Review Summary: dark and brilliant beginnings
Following their murky and sometimes otherworldly EP Dream II
, their debut album expands on all their established traits of dark whimsy and shapes Pan.Thy.Monium as perhaps the most alien of Dan Swanö's many projects.
Beginning with the sound of saxophone over clocks ticking, the monolithic twenty-two minute opener descends into churning, otherworldly darkness, a subtle sense of paranoia and anxiety pervading its composition. Vocalist Robert Karlsson's deep, rumbling growls act as a sort of percussion; representing the album's own dark atmosphere as a sort of faceless alien menace, lyrics imperceptible or non-existent.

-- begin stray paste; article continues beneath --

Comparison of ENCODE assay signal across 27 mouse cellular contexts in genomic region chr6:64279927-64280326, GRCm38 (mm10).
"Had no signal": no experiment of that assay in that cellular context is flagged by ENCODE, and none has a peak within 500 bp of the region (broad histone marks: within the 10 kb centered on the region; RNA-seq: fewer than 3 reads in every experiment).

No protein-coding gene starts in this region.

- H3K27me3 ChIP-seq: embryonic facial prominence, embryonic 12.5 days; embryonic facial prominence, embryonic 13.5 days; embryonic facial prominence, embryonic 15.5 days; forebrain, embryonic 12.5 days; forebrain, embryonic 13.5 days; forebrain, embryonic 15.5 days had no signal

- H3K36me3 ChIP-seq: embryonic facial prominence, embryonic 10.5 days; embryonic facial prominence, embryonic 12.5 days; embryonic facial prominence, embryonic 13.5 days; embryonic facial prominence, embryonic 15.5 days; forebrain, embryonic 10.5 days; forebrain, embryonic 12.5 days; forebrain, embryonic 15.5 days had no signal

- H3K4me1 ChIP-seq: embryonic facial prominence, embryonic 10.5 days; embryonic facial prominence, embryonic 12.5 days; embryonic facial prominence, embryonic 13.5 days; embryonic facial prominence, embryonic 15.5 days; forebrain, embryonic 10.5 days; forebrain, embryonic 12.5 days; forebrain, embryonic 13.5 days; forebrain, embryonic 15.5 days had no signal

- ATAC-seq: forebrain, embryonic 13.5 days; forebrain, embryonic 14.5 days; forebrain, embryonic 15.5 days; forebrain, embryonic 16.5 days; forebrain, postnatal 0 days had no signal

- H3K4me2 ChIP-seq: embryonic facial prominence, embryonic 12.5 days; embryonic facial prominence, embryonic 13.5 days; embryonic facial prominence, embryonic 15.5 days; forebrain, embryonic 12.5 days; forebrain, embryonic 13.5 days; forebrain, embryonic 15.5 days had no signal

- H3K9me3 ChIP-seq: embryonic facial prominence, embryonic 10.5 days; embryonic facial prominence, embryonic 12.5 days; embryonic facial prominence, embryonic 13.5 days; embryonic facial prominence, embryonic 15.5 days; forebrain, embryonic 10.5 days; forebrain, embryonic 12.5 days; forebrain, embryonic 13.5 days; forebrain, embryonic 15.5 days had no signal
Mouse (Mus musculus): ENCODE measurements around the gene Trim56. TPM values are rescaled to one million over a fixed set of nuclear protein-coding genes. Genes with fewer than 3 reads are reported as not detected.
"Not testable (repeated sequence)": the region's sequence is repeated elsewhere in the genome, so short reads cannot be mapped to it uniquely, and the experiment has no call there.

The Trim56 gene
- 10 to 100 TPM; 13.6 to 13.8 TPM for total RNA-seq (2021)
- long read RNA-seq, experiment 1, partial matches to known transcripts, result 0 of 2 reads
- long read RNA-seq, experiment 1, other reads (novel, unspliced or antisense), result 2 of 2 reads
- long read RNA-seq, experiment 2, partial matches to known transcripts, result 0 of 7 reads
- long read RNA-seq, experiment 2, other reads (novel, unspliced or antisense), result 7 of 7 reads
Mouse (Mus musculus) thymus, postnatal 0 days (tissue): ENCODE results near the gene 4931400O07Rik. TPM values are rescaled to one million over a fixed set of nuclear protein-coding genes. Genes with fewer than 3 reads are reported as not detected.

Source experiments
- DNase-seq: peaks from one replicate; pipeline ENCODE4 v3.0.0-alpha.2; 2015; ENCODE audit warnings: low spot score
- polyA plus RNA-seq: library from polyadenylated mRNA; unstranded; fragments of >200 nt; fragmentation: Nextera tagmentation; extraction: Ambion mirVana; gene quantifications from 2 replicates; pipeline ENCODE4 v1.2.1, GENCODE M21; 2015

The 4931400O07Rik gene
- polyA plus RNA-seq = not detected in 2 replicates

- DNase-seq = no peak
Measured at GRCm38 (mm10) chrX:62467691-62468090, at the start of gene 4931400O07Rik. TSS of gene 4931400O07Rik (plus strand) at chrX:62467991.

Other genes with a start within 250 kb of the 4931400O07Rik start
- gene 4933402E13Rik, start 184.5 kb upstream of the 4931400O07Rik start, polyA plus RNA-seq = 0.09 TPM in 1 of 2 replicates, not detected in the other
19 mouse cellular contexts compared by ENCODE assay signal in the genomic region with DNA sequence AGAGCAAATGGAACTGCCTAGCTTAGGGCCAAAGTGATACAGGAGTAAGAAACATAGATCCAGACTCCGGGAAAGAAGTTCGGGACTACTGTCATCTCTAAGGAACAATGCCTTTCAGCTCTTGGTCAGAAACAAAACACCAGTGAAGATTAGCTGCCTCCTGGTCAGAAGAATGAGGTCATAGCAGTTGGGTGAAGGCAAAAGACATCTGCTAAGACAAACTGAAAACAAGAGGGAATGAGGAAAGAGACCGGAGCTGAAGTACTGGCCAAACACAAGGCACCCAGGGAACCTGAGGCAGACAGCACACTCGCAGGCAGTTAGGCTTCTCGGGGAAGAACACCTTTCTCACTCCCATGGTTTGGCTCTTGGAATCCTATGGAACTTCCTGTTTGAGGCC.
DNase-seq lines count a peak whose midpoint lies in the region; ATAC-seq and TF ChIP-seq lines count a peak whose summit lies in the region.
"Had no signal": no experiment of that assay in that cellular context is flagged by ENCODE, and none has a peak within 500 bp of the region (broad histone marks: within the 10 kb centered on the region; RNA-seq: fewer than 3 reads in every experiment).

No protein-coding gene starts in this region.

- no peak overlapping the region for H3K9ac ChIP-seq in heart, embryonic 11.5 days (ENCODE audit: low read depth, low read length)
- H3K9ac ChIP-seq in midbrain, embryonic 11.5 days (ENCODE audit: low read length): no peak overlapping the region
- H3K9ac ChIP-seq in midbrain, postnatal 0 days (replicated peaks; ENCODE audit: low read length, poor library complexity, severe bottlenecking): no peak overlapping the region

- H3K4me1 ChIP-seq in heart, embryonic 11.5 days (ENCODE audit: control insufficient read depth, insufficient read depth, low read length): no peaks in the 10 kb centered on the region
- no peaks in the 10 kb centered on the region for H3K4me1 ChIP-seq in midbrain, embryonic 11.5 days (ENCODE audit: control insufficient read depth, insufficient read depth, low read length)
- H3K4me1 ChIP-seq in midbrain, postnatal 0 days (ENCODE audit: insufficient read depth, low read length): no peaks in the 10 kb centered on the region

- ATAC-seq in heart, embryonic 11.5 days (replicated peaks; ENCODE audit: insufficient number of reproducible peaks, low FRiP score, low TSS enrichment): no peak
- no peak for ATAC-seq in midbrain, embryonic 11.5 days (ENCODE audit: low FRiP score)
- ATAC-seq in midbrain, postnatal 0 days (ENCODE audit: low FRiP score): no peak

The rest of the record unfolds as a series of six much smaller pieces, carrying on in much the same vein as the opener, doom-laden death metal often accentuated with a distinct sense of groove and progressive leanings, complete with production about as stellar as it could be at the same; dynamic and meaty, Swanö's bass lines clear in the mix and occasionally stealing the show.
This is the true start to one of the most woefully (and willfully) underappreciated acts in the genre, not to be underestimated.